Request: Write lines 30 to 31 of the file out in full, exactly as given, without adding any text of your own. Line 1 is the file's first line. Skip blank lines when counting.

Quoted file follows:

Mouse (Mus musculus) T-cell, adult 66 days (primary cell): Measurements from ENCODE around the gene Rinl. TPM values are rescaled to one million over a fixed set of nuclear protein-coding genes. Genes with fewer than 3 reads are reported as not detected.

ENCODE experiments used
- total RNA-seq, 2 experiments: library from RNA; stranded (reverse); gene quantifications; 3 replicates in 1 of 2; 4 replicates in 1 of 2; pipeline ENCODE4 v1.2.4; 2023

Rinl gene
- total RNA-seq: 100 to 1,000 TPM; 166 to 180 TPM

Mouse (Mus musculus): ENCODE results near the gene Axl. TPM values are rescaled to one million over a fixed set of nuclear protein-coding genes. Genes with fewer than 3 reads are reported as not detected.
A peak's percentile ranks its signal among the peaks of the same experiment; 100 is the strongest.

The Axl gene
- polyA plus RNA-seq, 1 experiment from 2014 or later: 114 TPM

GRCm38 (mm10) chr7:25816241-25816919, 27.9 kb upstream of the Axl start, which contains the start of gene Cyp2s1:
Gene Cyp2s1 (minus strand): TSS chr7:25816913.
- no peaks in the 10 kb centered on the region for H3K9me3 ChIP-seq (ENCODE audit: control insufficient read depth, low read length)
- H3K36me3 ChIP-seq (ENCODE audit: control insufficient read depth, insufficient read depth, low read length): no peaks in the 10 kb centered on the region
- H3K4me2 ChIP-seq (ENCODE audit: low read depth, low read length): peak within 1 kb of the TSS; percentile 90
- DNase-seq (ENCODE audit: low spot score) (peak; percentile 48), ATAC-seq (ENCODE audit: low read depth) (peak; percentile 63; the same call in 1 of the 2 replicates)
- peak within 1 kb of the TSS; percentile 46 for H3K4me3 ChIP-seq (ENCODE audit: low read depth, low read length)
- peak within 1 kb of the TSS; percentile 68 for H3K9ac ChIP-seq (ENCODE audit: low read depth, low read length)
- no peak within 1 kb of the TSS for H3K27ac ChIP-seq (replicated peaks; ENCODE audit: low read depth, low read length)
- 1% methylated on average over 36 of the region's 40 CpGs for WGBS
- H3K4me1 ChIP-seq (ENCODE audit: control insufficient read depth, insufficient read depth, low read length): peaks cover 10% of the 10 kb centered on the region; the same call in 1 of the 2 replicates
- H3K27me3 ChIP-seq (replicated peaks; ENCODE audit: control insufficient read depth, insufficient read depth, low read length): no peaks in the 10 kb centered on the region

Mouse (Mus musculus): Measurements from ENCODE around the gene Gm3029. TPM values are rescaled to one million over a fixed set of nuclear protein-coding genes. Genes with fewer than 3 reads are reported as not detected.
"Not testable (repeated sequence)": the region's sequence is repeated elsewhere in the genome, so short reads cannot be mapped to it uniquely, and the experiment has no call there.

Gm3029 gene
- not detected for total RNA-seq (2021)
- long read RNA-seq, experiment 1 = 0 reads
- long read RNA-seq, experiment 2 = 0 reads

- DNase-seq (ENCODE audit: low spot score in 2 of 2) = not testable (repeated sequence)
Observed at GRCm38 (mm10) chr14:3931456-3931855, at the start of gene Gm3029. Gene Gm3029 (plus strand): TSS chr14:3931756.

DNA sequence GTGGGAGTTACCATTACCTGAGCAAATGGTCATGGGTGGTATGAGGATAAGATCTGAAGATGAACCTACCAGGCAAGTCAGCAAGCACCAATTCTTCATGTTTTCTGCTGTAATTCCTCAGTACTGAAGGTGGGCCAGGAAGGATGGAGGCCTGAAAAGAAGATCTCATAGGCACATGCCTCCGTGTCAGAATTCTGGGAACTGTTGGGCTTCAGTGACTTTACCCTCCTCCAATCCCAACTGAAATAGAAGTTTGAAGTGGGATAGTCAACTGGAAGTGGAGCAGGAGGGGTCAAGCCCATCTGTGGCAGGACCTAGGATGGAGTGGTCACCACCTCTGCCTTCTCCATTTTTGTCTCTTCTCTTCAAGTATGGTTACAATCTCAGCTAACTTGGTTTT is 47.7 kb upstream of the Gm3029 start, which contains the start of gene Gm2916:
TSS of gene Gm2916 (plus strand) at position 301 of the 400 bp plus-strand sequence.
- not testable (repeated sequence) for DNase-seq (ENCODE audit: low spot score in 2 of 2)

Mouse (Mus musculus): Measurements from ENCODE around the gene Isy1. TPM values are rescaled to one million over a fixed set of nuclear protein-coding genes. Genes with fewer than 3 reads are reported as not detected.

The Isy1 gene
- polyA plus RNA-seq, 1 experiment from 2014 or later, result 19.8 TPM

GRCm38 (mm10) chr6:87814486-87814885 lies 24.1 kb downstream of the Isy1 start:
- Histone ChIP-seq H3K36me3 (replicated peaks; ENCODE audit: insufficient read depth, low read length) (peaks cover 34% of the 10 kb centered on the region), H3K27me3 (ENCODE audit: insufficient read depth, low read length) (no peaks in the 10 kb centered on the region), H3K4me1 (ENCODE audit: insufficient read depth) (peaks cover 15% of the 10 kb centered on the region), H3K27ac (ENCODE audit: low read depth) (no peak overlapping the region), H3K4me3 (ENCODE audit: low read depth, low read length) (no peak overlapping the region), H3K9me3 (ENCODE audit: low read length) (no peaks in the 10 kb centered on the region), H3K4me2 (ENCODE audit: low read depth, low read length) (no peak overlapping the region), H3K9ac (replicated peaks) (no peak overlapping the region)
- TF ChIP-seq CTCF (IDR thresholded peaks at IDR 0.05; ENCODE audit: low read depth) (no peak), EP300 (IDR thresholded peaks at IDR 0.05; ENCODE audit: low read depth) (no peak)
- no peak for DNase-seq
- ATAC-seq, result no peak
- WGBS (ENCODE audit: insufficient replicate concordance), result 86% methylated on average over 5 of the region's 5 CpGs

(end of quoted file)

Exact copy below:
DNA sequence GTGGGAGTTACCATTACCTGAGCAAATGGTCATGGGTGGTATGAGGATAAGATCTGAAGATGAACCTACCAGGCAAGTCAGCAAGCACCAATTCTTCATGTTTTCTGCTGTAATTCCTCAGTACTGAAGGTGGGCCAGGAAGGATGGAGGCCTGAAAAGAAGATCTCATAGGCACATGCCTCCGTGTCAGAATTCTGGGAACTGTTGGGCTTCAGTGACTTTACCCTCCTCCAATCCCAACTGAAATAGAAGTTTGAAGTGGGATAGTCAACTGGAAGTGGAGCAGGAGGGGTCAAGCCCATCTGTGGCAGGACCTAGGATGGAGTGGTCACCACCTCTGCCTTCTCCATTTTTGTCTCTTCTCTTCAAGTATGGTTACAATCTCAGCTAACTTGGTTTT is 47.7 kb upstream of the Gm3029 start, which contains the start of gene Gm2916:
TSS of gene Gm2916 (plus strand) at position 301 of the 400 bp plus-strand sequence.